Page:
So far in class I’ve insisted on creating functions and assigning them to variables (the expression form): var hello = function(){} rather than the classical definition form: function hello(){} This is because I’ve wanted to drive home the point that in JavaScript functions are first-class variables. You can store them in objects, in arrays, pass them as arguments to other functions, and so on—just like you would with a number or string.

The two forms above are nearly equal but it’s worth explaining the difference as we dig deeper into JavaScript. In the first example what we’re actually doing is creating an anonymous function and after creation it’s being assigned to the hello variable. In the second example we’re defining a named, rather than anonymous, function. We can actually combine the two methods:

var bat = function man(){ if( man.caller === man ){ console.log( 'And this second.' ) return } console.log( 'This will fire first.' ) man() } undefined man() ► ReferenceError: man is not defined bat() This will fire first. And this second.

So what’s happening here? Does anyone have any guesses? Show of hands? If you’re not brave enough to risk an answer you’ll just have to wait for the brief video lecture below.

Closure and private variables

We keep hinting at closure, coming at it from different angles. Closure is the ability of an inner function to close over—or trap—references to its containing function. In JavaScript if you have a reference to a variable then you are allowed to read its value and assign new values to it. Closures allow you to hide these references, restricting who has access to what. Let’s illustrate that through private variables.

var magician = (function(){ var inHand = 'nothing', inPocket = 'ace of spades', swap = function(){ var temp = this.inHand this.inHand = inPocket inPocket = temp } return { inHand: inHand, swap: swap } })() undefined magician ► Object

Be sure to copy and paste the above code into the console. Inspect the resulting object. (Why it is an object and not a function?) You can see that its keys and values mirror what our IIFE is returning: inHand and swap(). What doesn’t it have? There’s no way to know what the current value of inPocket is. Oh wait... Well I suppose if you’re simply swapping inHand and inPocket and you have access to inHand, then it’s pretty easy to guess the value of inPocket. So let’s push this example just one step further:

var magician = (function(){ var inHand = 'nothing', inPocket = Math.random(), swap = function(){ this.inHand = inPocket inPocket = Math.random() } return { inHand: inHand, swap: swap } })()

Now inPocket is a random number and you have no way of guessing what it is. Each time you call swap() a new random number is loaded into inPocket. Note that JavaScript’s Math.random() function returns a float value between zero and one. Next week when we discuss prototypal inheritance I’ll introduce you to Skip.js and its convenience functions such as Number.rand() which returns random integers within a range. We’ll also really tackle the this keyword—it’s where closure meets inheritance. For now think of it as the “owner” of the function. If you’re curious try experimenting with it a bit in the console ;)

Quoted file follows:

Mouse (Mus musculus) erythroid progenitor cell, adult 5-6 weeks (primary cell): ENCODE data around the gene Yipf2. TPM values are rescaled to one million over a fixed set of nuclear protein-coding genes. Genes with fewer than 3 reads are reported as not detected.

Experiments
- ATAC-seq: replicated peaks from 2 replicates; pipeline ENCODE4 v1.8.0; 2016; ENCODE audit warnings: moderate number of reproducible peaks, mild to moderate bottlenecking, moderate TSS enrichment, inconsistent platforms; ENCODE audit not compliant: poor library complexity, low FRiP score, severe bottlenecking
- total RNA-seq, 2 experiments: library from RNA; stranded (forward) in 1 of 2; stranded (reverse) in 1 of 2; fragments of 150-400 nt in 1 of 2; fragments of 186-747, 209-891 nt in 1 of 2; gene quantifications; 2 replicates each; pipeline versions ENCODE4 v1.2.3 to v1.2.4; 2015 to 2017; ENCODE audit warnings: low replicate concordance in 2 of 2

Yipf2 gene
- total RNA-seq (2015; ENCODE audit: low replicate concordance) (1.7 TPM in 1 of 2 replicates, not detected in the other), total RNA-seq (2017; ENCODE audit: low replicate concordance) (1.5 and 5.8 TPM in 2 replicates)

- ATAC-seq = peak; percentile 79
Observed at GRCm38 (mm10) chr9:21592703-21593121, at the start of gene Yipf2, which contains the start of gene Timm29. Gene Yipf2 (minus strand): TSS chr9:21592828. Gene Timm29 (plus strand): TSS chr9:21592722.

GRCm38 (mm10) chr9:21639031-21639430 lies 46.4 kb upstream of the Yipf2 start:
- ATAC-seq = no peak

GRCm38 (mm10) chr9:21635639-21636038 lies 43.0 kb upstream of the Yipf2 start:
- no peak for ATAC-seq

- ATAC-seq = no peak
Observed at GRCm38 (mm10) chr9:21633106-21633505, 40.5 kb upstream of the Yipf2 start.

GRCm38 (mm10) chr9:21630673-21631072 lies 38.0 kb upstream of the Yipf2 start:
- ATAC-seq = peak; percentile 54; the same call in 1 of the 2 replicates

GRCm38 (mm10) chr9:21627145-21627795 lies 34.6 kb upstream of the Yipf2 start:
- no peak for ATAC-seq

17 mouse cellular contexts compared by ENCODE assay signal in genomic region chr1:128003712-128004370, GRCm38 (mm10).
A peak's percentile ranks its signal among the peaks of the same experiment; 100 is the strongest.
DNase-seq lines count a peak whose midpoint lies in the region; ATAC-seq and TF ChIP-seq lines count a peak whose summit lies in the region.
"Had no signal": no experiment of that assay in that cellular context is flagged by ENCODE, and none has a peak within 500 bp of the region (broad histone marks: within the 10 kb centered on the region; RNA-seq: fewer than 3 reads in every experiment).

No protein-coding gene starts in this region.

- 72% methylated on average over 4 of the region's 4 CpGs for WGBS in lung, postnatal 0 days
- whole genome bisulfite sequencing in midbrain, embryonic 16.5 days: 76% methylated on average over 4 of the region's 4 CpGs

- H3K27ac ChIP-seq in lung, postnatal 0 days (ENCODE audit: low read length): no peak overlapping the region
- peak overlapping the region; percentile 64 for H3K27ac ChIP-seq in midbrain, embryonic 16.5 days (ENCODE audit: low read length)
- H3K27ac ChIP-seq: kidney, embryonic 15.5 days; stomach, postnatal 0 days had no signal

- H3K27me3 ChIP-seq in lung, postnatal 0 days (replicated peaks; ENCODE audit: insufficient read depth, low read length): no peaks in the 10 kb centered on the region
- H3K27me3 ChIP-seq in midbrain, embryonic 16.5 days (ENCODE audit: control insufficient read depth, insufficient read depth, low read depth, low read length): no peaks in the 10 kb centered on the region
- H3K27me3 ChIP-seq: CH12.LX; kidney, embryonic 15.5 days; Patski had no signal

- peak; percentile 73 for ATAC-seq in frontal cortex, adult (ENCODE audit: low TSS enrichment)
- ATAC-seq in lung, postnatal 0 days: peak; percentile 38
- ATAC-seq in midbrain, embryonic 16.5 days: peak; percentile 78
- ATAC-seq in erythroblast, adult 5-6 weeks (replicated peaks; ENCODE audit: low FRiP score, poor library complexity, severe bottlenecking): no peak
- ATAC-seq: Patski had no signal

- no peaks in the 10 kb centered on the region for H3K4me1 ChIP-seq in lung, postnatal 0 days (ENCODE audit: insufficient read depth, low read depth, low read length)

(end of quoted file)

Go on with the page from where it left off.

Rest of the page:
A timely example

JavaScript has a really useful built-in method called setTimeout that waits for a specified number of milliseconds, then fires a callback function. (See also its cousin setInterval.) Here’s a simple example that waits for 2000 milliseconds (equal to two whole seconds) and then fires the callback function we provide:

setTimeout( function(){ alert( 'Two seconds later...' ) }, 2000 )

Here’s a problem though: Look at the code sample below. Because of closure our callback function will still have “live access” to the value of i when it finally fires. Who can tell me what’s going to happen here? Try it yourself: copy and paste the example into your console. Why does this error change the value being displayed but not the timing of setTimeout?

for( var i = 1; i <= 5; i ++ ){ window.setTimeout( function(){ alert( i + ' out of 5' ) }, 1000 * i ) }

What’s the difference between the code above and the code below? How does the code below solve the problem encountered above?

for( var i = 1; i <= 5; i ++ ){ (function( i ){ window.setTimeout( function(){ alert( i + ' out of 5' ) }, 1000 * i ) })( i ) }

This can be tricky stuff at first. The best way to better understand closure (and JavaScript’s lexical scoping) is to just keep playing with it. The more you experiment the more you will develop and intuitive sense of scope and how to make it work for you.

Closure down under

Phew! That was a lot. Let’s have a look at Mark Dalgleish’s excellent JavaScript: Getting Closure lecture and then take our break. It’s only 15 minutes and entirely worth it.